“I chose Navy first because I grew up around the Naval Academy and knew people that went there,” said Bradley. “I loved the the idea of the military and serving my country, and I read every single thing I could get my hands on about being a SEAL.”

However, Bradley found that there were some things that he didn’t like personally about Navy and after learning about the opportunities in both the Navy and Army, he decided to make the switch.

“I wanted to do boots-on-the-ground type stuff that the Navy only had a limited amount of slots for,” said Bradley. “I am incredibly satisfied with the switch.”

But even among these differences, at our core, we really all are very similar; this includes all the branches. We are all called to serve in some way, whether because it runs in the family or because we were simply drawn to the lifestyle.

“Initially, it was because of all the ‘cool stuff’ that I saw service members doing on TV and videogames and movies,” said Shaffer. “Ya know, shooting guns, rescuing hostages, and saving the day.”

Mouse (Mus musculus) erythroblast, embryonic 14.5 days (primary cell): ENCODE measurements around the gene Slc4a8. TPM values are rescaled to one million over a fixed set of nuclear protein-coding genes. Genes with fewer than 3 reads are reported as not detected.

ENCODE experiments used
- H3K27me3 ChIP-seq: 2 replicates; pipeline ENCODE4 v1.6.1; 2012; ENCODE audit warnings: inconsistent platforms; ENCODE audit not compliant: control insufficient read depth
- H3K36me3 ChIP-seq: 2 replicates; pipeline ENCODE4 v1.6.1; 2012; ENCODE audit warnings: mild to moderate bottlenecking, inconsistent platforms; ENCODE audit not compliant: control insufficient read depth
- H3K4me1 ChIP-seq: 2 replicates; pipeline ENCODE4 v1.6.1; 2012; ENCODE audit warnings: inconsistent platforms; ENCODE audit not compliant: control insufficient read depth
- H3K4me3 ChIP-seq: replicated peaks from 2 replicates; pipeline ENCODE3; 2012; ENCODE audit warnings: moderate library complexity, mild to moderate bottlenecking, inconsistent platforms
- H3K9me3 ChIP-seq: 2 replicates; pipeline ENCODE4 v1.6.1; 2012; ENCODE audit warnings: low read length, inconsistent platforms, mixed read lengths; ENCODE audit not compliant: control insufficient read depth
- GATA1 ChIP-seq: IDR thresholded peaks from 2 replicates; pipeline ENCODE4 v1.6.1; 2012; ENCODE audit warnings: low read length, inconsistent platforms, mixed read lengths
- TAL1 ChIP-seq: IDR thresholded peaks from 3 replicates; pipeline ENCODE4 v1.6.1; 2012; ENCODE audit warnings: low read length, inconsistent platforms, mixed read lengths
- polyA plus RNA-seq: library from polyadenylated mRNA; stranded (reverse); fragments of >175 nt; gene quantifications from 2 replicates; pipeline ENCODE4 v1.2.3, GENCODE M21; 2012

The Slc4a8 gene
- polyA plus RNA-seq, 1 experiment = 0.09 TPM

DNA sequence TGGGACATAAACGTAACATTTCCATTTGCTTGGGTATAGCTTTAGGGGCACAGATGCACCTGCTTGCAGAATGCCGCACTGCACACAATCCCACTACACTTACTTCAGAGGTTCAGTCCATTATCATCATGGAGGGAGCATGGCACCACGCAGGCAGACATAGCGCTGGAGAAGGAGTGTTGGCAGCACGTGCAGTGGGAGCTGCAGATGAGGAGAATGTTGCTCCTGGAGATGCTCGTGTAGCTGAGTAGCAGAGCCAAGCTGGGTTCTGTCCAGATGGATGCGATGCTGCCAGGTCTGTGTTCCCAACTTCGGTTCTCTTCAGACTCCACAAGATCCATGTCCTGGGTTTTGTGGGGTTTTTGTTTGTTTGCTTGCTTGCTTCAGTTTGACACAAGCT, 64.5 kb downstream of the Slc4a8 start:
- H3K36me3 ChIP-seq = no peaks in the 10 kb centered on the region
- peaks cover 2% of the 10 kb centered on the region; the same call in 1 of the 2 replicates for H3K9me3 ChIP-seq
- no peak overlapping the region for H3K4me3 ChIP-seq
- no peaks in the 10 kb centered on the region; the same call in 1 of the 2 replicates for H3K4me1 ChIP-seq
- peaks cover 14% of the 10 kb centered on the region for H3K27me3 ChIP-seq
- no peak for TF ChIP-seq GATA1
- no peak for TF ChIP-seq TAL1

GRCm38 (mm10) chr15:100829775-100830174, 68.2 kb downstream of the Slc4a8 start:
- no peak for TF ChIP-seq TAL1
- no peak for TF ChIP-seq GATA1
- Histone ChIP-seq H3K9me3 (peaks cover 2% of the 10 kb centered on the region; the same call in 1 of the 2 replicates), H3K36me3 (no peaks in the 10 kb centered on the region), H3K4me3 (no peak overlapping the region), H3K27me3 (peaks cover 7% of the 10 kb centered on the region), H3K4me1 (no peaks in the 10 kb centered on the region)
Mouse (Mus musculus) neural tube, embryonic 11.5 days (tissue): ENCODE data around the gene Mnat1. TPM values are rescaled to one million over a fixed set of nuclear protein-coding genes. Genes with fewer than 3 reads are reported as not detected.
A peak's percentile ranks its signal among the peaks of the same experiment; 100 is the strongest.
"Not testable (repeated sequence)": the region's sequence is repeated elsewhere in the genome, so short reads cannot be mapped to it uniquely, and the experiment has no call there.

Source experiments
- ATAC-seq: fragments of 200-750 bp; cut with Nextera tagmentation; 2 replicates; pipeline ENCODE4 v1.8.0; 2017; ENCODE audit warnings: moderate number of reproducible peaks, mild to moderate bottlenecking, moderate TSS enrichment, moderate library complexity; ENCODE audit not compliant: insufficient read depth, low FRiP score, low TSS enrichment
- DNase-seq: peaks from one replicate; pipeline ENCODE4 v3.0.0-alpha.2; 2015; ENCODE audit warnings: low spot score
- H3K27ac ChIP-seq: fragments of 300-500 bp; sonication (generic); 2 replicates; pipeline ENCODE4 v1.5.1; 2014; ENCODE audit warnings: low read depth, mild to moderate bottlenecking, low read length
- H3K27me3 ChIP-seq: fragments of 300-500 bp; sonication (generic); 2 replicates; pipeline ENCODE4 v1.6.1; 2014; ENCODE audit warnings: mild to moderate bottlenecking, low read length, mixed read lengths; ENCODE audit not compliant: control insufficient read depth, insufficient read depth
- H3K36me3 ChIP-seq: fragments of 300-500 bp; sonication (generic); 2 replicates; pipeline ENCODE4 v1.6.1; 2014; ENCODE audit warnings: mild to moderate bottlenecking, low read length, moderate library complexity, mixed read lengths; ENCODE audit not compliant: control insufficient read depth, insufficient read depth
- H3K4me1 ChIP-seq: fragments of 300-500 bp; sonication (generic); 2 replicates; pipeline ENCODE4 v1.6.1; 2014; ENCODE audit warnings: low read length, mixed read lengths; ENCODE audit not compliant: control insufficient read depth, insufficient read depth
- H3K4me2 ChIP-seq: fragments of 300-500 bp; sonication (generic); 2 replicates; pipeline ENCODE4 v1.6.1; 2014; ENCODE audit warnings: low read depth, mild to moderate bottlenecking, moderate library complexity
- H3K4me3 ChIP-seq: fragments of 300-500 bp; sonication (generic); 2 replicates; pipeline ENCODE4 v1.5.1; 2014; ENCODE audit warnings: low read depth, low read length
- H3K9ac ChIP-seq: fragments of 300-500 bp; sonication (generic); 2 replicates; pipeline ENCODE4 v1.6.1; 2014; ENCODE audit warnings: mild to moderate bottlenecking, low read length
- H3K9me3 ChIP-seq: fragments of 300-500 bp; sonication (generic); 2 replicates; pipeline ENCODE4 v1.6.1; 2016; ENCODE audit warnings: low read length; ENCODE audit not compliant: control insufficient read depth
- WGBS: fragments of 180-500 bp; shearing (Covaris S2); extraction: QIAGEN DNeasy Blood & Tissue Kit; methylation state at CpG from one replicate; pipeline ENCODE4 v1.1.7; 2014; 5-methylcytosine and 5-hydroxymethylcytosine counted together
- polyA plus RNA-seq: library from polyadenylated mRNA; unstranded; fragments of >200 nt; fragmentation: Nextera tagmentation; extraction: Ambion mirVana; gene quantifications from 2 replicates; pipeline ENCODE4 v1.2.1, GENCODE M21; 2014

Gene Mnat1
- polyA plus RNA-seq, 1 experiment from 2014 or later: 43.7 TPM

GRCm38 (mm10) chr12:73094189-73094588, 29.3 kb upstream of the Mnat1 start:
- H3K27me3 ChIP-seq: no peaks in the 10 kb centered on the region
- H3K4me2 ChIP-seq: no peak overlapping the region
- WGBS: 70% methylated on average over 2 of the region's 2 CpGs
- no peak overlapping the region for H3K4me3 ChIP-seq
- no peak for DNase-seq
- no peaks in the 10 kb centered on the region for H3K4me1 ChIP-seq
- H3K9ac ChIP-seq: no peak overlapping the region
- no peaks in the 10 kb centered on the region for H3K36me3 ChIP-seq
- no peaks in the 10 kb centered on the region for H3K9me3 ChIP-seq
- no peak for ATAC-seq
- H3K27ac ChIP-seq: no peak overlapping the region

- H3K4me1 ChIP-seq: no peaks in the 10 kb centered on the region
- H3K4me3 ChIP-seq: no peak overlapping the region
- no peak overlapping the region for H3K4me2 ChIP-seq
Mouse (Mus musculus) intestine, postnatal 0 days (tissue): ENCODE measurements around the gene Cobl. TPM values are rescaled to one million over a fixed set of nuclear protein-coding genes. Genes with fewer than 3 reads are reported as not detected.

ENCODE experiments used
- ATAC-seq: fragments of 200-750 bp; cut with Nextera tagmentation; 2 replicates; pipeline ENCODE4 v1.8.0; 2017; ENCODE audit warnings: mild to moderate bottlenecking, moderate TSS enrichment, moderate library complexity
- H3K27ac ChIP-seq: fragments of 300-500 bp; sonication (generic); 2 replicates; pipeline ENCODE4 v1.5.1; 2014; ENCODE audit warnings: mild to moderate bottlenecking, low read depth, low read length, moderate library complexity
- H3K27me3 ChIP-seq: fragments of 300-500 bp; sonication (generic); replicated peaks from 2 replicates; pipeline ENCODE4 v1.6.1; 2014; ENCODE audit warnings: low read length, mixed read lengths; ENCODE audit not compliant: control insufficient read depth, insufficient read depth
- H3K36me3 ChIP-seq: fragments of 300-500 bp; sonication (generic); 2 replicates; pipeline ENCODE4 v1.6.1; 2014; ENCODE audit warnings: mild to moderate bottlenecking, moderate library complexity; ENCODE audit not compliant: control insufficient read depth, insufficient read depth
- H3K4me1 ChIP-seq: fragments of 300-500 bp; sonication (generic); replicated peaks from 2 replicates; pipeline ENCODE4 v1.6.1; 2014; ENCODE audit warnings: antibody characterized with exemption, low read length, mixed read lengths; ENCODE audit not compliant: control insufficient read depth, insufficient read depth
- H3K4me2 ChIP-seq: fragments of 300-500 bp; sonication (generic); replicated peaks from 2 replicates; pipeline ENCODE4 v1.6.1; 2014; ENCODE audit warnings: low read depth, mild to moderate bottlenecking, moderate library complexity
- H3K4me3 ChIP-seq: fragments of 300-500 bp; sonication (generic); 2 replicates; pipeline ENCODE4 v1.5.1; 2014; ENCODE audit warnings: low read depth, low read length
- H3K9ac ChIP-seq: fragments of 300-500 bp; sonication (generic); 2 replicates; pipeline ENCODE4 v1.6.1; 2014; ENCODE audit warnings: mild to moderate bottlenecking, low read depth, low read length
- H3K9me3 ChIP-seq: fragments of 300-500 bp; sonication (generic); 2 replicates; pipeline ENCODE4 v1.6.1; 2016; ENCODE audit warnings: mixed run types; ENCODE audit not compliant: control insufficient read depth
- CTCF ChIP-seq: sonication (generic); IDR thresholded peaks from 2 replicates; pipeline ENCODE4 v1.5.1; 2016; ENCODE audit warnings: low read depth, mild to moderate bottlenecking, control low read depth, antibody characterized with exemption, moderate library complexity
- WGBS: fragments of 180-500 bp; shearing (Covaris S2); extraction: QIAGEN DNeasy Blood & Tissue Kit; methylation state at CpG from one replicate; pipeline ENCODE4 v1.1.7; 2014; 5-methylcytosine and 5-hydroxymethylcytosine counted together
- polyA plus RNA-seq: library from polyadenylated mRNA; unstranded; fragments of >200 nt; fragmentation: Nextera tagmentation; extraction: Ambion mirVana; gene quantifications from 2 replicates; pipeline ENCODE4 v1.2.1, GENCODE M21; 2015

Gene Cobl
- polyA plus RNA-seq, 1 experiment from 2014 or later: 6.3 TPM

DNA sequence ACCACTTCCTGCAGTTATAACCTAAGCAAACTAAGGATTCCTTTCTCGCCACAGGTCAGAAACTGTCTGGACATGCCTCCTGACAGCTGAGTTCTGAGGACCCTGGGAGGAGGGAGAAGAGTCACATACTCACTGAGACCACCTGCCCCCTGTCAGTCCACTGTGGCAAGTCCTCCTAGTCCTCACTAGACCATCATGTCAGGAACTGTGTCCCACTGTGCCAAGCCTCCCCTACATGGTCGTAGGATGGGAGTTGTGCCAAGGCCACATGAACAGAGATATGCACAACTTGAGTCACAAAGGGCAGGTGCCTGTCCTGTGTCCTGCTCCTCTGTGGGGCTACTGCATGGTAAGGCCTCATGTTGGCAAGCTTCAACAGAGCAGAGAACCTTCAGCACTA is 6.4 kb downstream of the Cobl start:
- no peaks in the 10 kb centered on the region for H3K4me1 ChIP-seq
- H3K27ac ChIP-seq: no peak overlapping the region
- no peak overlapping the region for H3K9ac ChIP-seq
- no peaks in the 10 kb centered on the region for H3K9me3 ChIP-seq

I myself had a similar inspiration; I remember thinking as a kid that I wanted to be a hero when I grew up and the heroes I looked up to most were our service men and women. And also like Shaffer, my dream grew with me and it became more of a call, a realization of the honor it is to serve. Even if I myself never become the hero I once aspired to be, I will have been honored to have served amongst a few.

“Although each service has its own set of missions, values, personalities, and traditions, we are all the same in that we are here for one purpose: to support and defend the Constitution of the United States against all enemies both foreign and domestic,” said Shaffer.

Ivy Velazquez can be reached at